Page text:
"What would we think of businesses that would work on an internment camp?" Lara asked. "What would we think of businesses that work on segregated schools? I mean, these were legitimate projects back in the day. And if they so happened to exist in this time, would we be OK with businesses contributing to that?"
Contractors, of course, see big problems with this legislation.
"What we're doing here is very dangerous in that we're creating a slippery slope and hand-picking projects that are not politically favorable to the California Legislature," said former Democratic Assemblyman Felipe Fuentes, who's now a lobbyist for California contractors.
At a recent committee hearing, Fuentes told lawmakers that he opposes the border wall, but "if we have jobs or contracts that are out to bid for prisons, or for Planned Parenthood clinics -- at what point do we stop hand-picking projects and put them in the crosshairs of these political conversations?"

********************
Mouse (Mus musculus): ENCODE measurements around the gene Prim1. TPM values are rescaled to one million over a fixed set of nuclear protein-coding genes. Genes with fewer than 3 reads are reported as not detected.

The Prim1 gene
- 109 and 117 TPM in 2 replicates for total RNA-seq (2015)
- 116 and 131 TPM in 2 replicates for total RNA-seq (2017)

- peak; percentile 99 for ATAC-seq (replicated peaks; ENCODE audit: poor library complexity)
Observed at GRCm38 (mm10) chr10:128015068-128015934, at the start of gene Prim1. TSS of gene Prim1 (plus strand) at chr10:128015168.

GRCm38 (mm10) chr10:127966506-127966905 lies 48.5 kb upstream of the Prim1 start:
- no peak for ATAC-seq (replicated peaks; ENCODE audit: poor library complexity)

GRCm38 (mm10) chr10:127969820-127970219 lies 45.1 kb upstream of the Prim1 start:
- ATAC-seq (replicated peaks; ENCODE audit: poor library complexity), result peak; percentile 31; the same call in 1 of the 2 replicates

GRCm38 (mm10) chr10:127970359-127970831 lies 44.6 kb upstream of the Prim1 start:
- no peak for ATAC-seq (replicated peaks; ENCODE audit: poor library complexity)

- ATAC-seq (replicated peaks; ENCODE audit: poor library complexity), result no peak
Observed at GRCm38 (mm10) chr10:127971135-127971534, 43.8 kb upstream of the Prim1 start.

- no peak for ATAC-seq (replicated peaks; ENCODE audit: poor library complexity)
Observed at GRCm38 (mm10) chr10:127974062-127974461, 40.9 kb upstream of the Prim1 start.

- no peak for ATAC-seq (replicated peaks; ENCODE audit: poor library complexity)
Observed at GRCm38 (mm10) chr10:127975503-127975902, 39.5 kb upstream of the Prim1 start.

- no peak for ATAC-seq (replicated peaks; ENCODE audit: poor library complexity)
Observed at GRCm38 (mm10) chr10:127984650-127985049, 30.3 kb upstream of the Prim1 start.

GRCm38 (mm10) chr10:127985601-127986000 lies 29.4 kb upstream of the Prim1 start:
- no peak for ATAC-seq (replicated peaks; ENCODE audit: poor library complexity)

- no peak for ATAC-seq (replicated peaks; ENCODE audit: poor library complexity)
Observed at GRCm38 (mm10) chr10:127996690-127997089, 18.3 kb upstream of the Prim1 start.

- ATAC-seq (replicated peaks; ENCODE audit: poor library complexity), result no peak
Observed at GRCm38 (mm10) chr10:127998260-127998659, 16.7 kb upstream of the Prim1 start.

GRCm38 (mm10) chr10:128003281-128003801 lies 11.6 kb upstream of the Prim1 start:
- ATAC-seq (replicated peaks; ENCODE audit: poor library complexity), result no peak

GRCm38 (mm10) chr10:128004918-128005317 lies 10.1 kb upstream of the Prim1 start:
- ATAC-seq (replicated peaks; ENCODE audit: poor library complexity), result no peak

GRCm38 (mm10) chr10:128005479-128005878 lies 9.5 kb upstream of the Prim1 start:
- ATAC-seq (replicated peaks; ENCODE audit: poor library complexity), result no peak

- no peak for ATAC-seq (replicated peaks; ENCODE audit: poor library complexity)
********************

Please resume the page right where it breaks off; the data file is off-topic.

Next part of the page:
This debate is also playing out in statehouses across the country, especially the ones controlled by Democrats.
New York has a bill that would blacklist border wall contractors and force public pension funds to divest from them. So does Arizona, although that proposal would appear to be a long shot in a state controlled by Republicans.
A divestment bill in Rhode Island has a committee hearing scheduled for Wednesday. And while divestment proposals in California and Illinois have stalled, they're likely to return.
State lawmakers are increasingly turning to divestment bills as a tool to drive public policy. California, for example, has banned its massive public pension funds from investing in the coal industry and certain companies that do business in Iran.
Meanwhile, the New Mexico Legislature is debating whether to ban the sale of 22 miles of state-owned land along the border.
The border wall isn't the only battleground for Democrats seeking to attack Trump. Several states, including California, have bills that would require presidential candidates to release their tax returns in order to make the ballot.